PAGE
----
• Researching, Cultivating and Appreciating Foundations & Corporate

Other Education or Training

Several organizations sponsor intensive workshops and seminars on grant coordination, grant writing, and fund-raising. For example, the Association of Fundraising Professionals offers a Fundamentals of Fundraising Course that contains the following modules: Overview of Fundraising, Developing an Integrated Fundraising Program, Marketing for Ongoing Success, Building & Sustaining Relationships, Securing the Gift, Partners in Fundraising, and Management & Accountability. The association also offers a Leadership Academy. The Grantsmanship Center conducts seminars and workshops in cities across the United States around 150 times a year. It helps grant coordinators and writers with proposal writing and other aspects of their jobs. The center also offers six training programs: The Grantsmanship Training Program, Essential Grant Skills, Grant Management Essentials, Competing for Federal Grants, Research Proposal Workshop, and Social Enterprise for Nonprofits. The American Grant Writers' Association and The Giving Institute also provide continuing education opportunities. Contact these organizations for more information.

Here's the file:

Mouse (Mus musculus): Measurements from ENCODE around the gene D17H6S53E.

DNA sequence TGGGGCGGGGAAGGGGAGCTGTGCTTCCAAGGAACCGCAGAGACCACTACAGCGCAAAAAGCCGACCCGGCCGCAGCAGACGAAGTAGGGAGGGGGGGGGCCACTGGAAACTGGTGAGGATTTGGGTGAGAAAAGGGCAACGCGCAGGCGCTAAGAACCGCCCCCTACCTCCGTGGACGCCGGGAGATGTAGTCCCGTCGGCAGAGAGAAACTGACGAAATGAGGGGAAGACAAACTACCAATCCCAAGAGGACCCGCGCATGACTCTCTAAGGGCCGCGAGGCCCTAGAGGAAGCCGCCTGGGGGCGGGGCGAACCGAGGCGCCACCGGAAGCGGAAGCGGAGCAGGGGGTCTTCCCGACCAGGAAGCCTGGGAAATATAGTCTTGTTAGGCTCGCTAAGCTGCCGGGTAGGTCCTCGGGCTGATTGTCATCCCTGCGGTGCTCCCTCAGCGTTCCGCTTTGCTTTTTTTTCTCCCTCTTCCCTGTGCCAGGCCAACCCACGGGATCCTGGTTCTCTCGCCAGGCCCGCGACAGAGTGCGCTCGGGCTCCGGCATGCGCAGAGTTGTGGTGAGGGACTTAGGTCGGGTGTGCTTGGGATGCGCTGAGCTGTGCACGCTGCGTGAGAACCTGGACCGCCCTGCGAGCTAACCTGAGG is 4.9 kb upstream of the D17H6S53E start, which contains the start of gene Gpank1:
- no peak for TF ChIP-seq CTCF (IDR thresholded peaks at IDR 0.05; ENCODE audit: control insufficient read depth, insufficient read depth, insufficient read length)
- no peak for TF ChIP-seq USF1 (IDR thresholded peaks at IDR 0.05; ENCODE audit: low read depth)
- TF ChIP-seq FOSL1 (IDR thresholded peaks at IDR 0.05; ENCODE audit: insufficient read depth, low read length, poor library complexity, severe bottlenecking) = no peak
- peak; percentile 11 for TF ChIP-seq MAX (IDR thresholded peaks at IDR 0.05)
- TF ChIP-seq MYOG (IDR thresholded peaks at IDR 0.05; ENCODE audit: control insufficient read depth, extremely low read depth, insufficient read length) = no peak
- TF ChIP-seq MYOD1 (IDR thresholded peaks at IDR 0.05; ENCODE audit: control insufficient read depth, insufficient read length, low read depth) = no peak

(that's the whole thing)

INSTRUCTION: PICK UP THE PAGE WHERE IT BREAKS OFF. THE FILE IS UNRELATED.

Certification, Licensing, and Special Requirements

Certification or Licensing

The American Grant Writers Association awards the certified grant writer designation to applicants who have demonstrated excellence in grant researching, proposal writing, budgeting, and professional ethics. The credential is designed for grant writers who are employed by nonprofit organizations, religious organizations, schools, and government agencies. Contact the association for more information.

The Association of Fundraising Professionals (AFP) offers the certified fund-raising executive designation to professionals who meet education and experience requirements, pass an examination, and pledge to uphold a code of ethics. This voluntary certification must be renewed every three years. The certification program is administered by CFRE International. The AFP also offers the advanced certified fundraising executive credential. Contact the organization for more information.